Predicting outcome of treatment for severe, treatment resistant OCD in inpatient and community settings
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Abstract Treatment of OCD is effective, even for the most chronic and severe cases. It has been difficult to identify predictors of treatment outcome, with little work aimed at predicting treatment outcome in severe OCD. We examined the ability of a range of demographic and psychopathology variables to predict treatment outcome in a cohort of 52 inpatients and a second group of 62 community outpatients with severe, treatment-refractory OCD. Despite both cohorts showing significant improvement in OCD symptoms, reliable predictors were difficult to identify, and were different in the two cohorts. In the inpatient group, marital status was a significant predictor, with those who were married or cohabiting showing better outcome that those not currently in a relationship. This relationship was not observed in the community treatment group. Initial symptom severity was also found to be a significant predictor, but only in the community treatment group, where higher initial severity was associated with greater reduction in symptoms during treatment. Further research examining a wider range of predictors may assist in identifying those factors which predict outcome in severe OCD. Keywords: Obsessive compulsive disorder; Behaviour therapy; Cognitive behaviour therapy; Predicting outcome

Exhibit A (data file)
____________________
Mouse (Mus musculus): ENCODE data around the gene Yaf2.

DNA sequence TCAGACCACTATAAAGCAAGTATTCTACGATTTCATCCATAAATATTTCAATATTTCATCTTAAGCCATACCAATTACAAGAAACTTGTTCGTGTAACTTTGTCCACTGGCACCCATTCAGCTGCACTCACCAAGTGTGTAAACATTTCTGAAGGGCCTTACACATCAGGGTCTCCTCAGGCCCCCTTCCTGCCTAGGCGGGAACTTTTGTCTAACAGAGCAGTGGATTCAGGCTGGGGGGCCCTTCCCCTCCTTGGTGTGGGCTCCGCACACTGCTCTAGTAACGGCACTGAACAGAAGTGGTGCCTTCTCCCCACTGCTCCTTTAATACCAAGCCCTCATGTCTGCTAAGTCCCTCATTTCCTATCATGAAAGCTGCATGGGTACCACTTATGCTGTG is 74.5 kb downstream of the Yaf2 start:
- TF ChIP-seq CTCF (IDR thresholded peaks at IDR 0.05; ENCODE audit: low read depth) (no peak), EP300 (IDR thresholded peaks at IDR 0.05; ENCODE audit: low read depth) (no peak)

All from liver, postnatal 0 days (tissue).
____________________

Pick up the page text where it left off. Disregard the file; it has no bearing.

Journal of Behavior Therapy and Experimental Psychiatry
© 2010 Elsevier. This is the author-manuscript version of this paper. Reproduced in accordance with the copyright policy of the publisher. Please refer to the journal's website for access to the definitive, published version.
Psychology not elsewhere classified